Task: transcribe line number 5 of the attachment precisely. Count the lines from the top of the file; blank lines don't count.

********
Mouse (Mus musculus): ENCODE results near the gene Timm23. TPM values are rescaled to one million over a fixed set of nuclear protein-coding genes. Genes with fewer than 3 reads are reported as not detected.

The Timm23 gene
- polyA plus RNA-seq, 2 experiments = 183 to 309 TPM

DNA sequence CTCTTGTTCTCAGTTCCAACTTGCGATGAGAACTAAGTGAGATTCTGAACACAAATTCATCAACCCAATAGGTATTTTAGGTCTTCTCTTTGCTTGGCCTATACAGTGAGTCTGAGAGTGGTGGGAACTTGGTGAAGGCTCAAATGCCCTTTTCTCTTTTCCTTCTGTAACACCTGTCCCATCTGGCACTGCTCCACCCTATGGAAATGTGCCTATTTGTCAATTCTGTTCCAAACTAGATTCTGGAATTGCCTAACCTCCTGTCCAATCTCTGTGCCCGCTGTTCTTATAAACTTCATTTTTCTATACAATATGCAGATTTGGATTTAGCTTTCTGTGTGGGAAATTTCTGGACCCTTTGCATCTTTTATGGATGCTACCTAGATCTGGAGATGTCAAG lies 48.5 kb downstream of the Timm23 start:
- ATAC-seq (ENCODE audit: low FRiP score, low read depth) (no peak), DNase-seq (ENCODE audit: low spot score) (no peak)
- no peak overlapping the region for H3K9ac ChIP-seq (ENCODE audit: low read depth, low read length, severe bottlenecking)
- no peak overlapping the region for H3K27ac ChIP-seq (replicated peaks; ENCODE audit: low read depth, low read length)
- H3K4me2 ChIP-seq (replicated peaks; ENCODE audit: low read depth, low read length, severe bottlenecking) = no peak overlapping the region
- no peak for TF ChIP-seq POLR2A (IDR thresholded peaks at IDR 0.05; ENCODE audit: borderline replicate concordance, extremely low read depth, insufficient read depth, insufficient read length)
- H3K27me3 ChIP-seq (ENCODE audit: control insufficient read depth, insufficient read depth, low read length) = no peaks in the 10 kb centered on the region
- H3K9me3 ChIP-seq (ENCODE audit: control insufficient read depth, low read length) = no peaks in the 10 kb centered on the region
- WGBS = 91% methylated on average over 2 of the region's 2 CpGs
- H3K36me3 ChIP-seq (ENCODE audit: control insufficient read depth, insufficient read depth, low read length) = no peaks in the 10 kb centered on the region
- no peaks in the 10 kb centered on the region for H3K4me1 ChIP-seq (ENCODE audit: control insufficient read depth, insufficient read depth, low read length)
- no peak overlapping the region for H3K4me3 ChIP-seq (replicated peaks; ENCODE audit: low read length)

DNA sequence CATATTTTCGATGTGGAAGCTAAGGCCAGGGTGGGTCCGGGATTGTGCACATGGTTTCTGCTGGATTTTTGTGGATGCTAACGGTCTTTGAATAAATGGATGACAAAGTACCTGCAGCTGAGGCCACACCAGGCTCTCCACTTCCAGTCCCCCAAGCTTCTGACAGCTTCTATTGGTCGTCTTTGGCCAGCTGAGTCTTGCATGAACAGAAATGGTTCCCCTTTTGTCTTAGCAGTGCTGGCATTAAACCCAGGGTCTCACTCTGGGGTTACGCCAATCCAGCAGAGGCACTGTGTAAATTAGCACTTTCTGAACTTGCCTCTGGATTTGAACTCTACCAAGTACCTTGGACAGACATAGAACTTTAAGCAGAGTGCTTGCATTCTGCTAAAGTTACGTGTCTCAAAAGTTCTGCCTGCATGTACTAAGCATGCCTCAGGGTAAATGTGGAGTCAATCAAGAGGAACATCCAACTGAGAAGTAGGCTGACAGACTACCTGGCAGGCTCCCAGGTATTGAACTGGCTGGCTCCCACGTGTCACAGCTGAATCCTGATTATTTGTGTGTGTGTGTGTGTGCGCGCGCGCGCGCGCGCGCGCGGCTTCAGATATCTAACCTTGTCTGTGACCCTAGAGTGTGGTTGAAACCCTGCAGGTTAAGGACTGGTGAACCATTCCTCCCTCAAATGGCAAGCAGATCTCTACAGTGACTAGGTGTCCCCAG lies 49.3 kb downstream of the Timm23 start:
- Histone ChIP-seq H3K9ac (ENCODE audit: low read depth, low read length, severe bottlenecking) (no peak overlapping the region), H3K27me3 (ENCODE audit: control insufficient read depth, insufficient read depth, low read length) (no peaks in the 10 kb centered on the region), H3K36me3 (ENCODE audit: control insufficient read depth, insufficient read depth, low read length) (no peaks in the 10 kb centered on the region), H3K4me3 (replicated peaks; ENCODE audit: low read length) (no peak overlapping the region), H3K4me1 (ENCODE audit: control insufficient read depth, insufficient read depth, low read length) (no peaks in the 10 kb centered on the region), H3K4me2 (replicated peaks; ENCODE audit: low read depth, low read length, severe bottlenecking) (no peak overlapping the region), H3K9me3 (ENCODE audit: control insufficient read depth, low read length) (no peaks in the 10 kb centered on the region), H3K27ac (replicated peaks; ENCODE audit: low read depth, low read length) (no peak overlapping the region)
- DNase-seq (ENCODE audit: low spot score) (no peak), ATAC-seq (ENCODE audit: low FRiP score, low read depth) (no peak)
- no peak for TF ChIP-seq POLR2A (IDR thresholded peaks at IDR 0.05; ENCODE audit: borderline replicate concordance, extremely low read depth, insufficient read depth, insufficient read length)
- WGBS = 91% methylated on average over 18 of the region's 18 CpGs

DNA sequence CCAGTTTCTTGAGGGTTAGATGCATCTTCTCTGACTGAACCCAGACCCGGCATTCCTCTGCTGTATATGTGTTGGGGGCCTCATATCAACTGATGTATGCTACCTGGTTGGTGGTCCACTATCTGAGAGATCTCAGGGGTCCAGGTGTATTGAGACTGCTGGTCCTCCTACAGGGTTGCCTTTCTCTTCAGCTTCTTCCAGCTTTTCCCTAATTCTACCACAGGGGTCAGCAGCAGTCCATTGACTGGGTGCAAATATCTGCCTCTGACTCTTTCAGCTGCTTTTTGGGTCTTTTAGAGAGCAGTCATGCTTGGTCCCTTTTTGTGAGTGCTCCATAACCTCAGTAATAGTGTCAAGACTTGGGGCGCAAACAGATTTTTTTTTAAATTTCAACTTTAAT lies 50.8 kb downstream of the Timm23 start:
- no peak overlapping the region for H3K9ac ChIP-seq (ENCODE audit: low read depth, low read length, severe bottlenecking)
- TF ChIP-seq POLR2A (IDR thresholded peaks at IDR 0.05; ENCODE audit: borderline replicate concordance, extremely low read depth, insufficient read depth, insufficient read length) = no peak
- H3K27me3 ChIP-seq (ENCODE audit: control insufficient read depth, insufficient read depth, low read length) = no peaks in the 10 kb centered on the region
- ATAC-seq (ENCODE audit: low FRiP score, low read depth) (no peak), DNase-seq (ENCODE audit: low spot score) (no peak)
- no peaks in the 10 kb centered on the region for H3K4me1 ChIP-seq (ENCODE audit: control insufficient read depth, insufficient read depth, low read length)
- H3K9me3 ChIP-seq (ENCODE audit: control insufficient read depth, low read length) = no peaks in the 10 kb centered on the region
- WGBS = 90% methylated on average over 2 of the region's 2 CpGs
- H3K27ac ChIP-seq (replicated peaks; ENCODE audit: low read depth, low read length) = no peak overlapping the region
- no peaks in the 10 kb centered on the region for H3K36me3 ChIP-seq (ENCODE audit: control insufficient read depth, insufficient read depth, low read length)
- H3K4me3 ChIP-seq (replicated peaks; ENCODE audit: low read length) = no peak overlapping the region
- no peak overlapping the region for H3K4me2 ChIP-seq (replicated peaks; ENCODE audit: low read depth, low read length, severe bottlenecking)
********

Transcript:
- ATAC-seq (ENCODE audit: low FRiP score, low read depth) (no peak), DNase-seq (ENCODE audit: low spot score) (no peak)